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Myanmar coup: Protesters try to reach NLD headquarters in Yangon

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A protester holds up a placard with an image of deposed leader Aung San Suu Kyi during an anti-coup rally in front of the Mandalay railway station in Myanmar. Feb. 15, 2021.
A protester holds up a placard with an image of deposed leader Aung San Suu Kyi during an anti-coup rally in front of the Mandalay railway station in Myanmar. Feb. 15, 2021.   -   Copyright  AP Photo
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Protesters gathered in Myanmar's most populous city, Yangon, on Monday as demonstrations continued against this month's military coup.

A police barricade was put in place on the road leading to the Yangon headquarters of the National League for Democracy party (NLD), which is led by deposed leader Aung San Suu Kyi.

Demonstrators sat behind the barricade chanting slogans and waving banners aloft demanding the release of Suu Kyi and the return of the government they elected.

The military seized power of the country on February 1 and detained Suu Kyi and members of her government.

The junta, led by Senior Gen. Min Aung Hlaing, said it stepped in because the government failed to properly investigate allegations of fraud in last year’s election, which the NLD won in a landslide.

The state election commission refuted the claim, saying there is no evidence to support it.

Protestors also gathered outside a police station in the capital, Naypyitaw, on Monday demanding the release of a group of high school pupils who were detained while joining in anti-coup activities.

One of the students who managed to escape told reporters the pupils – thought to range in age from 13 to 16 – were demonstrating peacefully when police suddenly arrived and began arresting them.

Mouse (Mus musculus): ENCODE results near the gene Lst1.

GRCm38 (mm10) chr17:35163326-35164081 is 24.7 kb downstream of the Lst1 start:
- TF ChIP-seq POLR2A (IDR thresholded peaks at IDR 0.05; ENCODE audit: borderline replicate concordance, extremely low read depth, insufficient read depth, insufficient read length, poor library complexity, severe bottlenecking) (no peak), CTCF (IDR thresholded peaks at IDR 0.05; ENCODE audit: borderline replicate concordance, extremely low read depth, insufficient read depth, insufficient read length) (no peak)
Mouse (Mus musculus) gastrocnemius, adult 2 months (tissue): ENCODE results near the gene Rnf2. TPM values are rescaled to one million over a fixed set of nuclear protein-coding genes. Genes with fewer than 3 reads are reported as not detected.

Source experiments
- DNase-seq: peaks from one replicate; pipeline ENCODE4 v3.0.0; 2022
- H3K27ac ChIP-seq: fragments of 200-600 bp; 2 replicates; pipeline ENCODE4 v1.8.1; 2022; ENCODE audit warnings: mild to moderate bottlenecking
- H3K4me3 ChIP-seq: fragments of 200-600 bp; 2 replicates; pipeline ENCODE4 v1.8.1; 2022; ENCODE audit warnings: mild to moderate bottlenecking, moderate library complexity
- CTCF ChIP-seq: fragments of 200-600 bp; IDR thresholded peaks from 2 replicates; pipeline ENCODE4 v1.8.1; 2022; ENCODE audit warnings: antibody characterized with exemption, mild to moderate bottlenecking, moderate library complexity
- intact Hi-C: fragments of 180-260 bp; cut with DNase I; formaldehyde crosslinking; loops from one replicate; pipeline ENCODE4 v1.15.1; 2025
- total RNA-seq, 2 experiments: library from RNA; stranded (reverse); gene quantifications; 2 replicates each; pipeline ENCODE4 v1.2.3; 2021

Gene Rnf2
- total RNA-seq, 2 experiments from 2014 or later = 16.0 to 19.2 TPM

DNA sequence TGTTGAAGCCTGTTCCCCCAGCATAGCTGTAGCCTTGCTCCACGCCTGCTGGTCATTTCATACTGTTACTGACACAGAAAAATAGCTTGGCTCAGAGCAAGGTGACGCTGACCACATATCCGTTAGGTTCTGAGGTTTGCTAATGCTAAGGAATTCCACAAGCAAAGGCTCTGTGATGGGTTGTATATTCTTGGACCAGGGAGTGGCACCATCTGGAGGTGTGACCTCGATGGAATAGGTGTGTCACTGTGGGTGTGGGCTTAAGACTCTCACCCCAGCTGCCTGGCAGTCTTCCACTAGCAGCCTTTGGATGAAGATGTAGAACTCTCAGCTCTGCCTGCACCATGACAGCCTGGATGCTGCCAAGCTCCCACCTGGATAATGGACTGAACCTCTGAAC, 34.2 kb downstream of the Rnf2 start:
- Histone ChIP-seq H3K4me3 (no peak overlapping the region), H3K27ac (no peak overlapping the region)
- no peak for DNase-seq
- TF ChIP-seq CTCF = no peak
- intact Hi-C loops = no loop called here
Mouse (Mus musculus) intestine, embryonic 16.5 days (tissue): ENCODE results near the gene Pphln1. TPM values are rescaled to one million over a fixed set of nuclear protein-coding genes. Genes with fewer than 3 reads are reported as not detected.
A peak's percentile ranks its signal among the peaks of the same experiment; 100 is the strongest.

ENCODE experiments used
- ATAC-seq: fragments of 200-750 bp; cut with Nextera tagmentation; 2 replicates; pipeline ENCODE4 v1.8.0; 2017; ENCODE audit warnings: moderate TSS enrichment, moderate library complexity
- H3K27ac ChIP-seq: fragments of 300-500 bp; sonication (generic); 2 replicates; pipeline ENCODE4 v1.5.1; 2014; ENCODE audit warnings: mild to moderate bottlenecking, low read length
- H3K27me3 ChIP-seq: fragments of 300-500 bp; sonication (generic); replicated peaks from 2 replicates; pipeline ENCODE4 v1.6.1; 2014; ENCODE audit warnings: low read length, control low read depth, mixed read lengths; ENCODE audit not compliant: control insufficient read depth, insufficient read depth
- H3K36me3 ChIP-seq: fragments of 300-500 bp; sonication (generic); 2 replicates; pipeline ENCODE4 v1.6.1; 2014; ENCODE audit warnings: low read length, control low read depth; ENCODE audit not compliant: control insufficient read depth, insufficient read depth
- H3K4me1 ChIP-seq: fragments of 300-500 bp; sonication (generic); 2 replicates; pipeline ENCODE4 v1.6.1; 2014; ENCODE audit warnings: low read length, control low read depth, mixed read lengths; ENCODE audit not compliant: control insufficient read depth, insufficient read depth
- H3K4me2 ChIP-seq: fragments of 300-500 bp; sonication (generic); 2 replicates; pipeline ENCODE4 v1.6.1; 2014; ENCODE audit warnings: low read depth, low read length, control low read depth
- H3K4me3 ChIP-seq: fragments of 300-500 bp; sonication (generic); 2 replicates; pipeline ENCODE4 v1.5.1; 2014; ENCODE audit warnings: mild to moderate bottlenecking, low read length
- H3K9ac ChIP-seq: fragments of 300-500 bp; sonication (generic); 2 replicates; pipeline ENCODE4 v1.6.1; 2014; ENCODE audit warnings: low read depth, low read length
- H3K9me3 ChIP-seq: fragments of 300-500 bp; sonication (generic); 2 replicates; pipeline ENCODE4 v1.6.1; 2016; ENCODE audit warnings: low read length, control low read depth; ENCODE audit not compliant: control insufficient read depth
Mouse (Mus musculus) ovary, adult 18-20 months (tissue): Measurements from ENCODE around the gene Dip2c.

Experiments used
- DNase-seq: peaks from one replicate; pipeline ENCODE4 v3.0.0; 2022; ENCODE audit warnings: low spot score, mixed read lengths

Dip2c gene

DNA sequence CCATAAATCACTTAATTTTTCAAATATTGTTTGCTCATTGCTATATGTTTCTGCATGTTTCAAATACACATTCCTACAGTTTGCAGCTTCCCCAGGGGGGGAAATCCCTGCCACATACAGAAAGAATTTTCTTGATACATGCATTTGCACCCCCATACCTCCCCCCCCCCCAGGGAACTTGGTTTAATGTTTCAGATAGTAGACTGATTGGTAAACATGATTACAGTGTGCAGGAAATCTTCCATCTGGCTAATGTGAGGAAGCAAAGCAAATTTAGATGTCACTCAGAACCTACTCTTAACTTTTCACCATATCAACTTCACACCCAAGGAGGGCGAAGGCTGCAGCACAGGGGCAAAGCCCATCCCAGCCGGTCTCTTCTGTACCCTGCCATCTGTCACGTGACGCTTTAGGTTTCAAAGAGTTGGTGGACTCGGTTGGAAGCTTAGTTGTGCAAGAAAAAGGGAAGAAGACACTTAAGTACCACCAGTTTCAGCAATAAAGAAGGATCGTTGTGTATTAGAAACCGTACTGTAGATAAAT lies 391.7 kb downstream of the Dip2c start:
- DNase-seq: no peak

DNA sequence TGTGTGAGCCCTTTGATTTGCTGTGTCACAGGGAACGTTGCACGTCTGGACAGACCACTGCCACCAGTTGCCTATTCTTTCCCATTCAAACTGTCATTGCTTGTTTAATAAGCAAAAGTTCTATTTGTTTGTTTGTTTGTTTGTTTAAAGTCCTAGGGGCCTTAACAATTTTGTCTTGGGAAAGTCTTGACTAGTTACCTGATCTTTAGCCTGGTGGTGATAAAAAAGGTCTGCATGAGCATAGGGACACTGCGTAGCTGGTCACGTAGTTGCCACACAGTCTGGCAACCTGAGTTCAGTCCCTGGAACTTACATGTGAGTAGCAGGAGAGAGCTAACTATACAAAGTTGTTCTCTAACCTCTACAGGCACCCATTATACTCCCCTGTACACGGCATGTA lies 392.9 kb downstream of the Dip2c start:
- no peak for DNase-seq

It isn't clear exactly how many pupils were rounded up, but estimates put the figure at between 20 and 40.

It comes after a near-total internet shutdown was reported in Myanmar on Sunday night, as mass protests against the military coup of February 1 entered their second week.

Netblocks, a London-based service that tracks internet disruptions and shutdowns, said on Sunday night that a near-total internet shutdown was in effect, with connectivity at just 14% of normal levels.

Earlier, armoured personnel carriers were seen on the streets of Myanmar's biggest city, Yangon, further raising tensions.

On Monday vast numbers of people around the country again flouted orders against demonstrations to protest the military’s seizure of power.

Despite the internet blackout, thousands of engineers marched on the streets of Mandalay, the country’s second-largest city, chanting and holding signs that read: “Free our leader,” “Who stands with justice?” and “Stop arresting people illegally at midnight.”

In Yangon, the country’s most populous city, fewer protesters gathered, but there were still several hundred anti-coup demonstrators outside the Central Bank of Myanmar building, where there were also military trucks full of soldiers, riot police, water-cannon trucks and armoured personnel carriers.

Meanwhile, the military leaders extended their detention of deposed leader Aung San Suu Kyi, whose detention was set to expire on Monday.

Her release is a key demand of the protesting crowds, but she will now be remanded until Wednesday, when she will likely appear in court by videoconference, according to Khin Maung Zaw, a lawyer asked by Suu Kyi’s party to represent her.